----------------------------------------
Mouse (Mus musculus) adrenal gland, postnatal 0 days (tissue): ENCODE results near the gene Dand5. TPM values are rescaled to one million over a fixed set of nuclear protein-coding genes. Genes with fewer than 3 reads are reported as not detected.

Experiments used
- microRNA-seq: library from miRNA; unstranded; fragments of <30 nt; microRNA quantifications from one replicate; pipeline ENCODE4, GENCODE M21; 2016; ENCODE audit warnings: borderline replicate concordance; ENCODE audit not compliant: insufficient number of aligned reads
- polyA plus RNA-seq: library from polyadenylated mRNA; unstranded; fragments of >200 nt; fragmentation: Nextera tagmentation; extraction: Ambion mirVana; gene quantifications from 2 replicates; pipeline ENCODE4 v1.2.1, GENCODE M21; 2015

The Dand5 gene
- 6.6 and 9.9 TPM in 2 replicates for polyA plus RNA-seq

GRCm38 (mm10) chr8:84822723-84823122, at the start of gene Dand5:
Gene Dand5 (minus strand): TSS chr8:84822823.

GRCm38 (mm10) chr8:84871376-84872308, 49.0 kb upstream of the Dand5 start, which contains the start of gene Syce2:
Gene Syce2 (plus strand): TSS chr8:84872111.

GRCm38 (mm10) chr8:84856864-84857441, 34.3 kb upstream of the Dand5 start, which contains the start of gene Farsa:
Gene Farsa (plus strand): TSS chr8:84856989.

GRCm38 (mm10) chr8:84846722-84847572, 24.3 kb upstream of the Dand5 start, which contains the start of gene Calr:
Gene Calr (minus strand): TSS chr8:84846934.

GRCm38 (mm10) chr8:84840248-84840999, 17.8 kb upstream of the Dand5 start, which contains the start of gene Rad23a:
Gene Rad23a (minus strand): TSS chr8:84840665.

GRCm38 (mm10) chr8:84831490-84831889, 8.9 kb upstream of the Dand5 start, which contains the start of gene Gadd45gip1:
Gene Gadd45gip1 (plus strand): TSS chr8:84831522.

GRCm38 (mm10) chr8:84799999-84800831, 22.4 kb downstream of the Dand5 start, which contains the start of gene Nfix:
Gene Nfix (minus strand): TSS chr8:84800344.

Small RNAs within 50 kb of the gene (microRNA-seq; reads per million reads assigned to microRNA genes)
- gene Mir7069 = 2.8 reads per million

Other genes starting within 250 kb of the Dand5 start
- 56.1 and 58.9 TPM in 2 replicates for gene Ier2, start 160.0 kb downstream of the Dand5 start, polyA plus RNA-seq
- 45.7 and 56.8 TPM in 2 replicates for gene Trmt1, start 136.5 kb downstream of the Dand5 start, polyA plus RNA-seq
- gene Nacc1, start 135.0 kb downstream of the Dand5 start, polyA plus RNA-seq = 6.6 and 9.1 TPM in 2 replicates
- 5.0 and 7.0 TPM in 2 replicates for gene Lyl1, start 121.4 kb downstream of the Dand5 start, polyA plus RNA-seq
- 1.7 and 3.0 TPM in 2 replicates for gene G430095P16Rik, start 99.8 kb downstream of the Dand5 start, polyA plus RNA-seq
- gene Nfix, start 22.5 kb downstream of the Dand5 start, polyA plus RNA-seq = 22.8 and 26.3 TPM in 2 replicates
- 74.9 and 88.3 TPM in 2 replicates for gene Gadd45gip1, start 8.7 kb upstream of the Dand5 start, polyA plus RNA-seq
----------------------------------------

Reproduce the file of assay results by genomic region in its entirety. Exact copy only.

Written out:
Mouse (Mus musculus) adrenal gland, postnatal 0 days (tissue): ENCODE results near the gene Dand5. TPM values are rescaled to one million over a fixed set of nuclear protein-coding genes. Genes with fewer than 3 reads are reported as not detected.

Experiments used
- microRNA-seq: library from miRNA; unstranded; fragments of <30 nt; microRNA quantifications from one replicate; pipeline ENCODE4, GENCODE M21; 2016; ENCODE audit warnings: borderline replicate concordance; ENCODE audit not compliant: insufficient number of aligned reads
- polyA plus RNA-seq: library from polyadenylated mRNA; unstranded; fragments of >200 nt; fragmentation: Nextera tagmentation; extraction: Ambion mirVana; gene quantifications from 2 replicates; pipeline ENCODE4 v1.2.1, GENCODE M21; 2015

The Dand5 gene
- 6.6 and 9.9 TPM in 2 replicates for polyA plus RNA-seq

GRCm38 (mm10) chr8:84822723-84823122, at the start of gene Dand5:
Gene Dand5 (minus strand): TSS chr8:84822823.

GRCm38 (mm10) chr8:84871376-84872308, 49.0 kb upstream of the Dand5 start, which contains the start of gene Syce2:
Gene Syce2 (plus strand): TSS chr8:84872111.

GRCm38 (mm10) chr8:84856864-84857441, 34.3 kb upstream of the Dand5 start, which contains the start of gene Farsa:
Gene Farsa (plus strand): TSS chr8:84856989.

GRCm38 (mm10) chr8:84846722-84847572, 24.3 kb upstream of the Dand5 start, which contains the start of gene Calr:
Gene Calr (minus strand): TSS chr8:84846934.

GRCm38 (mm10) chr8:84840248-84840999, 17.8 kb upstream of the Dand5 start, which contains the start of gene Rad23a:
Gene Rad23a (minus strand): TSS chr8:84840665.

GRCm38 (mm10) chr8:84831490-84831889, 8.9 kb upstream of the Dand5 start, which contains the start of gene Gadd45gip1:
Gene Gadd45gip1 (plus strand): TSS chr8:84831522.

GRCm38 (mm10) chr8:84799999-84800831, 22.4 kb downstream of the Dand5 start, which contains the start of gene Nfix:
Gene Nfix (minus strand): TSS chr8:84800344.

Small RNAs within 50 kb of the gene (microRNA-seq; reads per million reads assigned to microRNA genes)
- gene Mir7069 = 2.8 reads per million

Other genes starting within 250 kb of the Dand5 start
- 56.1 and 58.9 TPM in 2 replicates for gene Ier2, start 160.0 kb downstream of the Dand5 start, polyA plus RNA-seq
- 45.7 and 56.8 TPM in 2 replicates for gene Trmt1, start 136.5 kb downstream of the Dand5 start, polyA plus RNA-seq
- gene Nacc1, start 135.0 kb downstream of the Dand5 start, polyA plus RNA-seq = 6.6 and 9.1 TPM in 2 replicates
- 5.0 and 7.0 TPM in 2 replicates for gene Lyl1, start 121.4 kb downstream of the Dand5 start, polyA plus RNA-seq
- 1.7 and 3.0 TPM in 2 replicates for gene G430095P16Rik, start 99.8 kb downstream of the Dand5 start, polyA plus RNA-seq
- gene Nfix, start 22.5 kb downstream of the Dand5 start, polyA plus RNA-seq = 22.8 and 26.3 TPM in 2 replicates
- 74.9 and 88.3 TPM in 2 replicates for gene Gadd45gip1, start 8.7 kb upstream of the Dand5 start, polyA plus RNA-seq